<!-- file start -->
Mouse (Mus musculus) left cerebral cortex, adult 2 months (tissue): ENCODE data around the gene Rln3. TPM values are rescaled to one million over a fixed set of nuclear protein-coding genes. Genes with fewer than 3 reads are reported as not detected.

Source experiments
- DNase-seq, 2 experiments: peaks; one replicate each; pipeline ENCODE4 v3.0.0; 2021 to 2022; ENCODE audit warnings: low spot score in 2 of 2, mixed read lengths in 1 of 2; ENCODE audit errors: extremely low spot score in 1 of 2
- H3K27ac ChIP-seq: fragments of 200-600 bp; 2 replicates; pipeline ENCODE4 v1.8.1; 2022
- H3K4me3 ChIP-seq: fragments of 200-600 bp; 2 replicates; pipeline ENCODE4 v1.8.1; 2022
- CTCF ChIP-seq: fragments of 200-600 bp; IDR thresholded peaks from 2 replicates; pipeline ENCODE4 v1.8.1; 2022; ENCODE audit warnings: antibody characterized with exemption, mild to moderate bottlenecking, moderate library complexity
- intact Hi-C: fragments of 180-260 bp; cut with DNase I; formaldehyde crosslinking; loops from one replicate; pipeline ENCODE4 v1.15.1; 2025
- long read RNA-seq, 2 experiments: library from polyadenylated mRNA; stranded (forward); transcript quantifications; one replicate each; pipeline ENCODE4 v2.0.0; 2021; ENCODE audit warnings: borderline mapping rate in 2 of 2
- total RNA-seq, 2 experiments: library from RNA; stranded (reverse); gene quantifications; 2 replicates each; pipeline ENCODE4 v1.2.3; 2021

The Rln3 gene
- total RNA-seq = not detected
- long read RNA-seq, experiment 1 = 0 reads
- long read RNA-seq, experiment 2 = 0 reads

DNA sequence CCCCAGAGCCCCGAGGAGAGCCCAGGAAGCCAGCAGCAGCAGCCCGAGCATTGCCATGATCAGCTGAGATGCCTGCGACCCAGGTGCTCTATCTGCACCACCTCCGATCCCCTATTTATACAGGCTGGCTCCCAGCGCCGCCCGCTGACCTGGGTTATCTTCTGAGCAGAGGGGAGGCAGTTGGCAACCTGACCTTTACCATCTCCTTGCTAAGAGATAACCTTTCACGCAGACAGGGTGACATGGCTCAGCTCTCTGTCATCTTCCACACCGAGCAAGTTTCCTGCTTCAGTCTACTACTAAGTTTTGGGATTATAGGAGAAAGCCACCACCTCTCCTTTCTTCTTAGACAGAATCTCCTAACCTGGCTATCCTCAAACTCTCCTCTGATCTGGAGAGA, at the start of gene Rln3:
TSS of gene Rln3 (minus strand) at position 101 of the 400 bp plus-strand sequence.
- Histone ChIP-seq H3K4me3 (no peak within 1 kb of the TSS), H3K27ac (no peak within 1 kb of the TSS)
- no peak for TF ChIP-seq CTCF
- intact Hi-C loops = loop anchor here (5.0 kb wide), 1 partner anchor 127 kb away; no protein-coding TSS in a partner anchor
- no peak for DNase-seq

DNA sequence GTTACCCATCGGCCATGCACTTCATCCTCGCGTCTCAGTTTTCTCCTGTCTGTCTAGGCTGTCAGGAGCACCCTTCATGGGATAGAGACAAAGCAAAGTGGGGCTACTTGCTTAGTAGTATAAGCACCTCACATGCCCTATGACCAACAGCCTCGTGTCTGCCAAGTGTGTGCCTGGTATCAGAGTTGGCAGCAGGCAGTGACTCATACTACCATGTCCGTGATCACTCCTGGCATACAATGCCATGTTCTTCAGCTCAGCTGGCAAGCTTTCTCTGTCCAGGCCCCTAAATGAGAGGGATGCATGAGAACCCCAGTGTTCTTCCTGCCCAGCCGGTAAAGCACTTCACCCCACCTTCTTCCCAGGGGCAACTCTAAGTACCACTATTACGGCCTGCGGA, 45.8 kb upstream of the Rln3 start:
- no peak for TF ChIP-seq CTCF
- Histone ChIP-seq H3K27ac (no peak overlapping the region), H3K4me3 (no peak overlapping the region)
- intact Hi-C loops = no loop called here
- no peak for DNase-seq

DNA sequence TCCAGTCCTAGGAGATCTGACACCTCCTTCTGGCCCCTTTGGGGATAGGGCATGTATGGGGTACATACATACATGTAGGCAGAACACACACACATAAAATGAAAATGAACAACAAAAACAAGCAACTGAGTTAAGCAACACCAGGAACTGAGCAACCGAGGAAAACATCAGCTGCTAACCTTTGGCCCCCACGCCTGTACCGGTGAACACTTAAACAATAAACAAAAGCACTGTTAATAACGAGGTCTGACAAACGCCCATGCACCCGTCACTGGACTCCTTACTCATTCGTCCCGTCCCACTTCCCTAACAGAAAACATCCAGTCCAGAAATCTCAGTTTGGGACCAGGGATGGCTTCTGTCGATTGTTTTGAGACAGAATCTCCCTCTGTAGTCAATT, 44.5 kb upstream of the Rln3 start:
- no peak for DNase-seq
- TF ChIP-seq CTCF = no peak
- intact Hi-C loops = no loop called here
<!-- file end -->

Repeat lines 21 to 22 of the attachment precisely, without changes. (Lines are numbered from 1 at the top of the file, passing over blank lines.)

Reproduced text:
- no peak for TF ChIP-seq CTCF
- Histone ChIP-seq H3K27ac (no peak overlapping the region), H3K4me3 (no peak overlapping the region)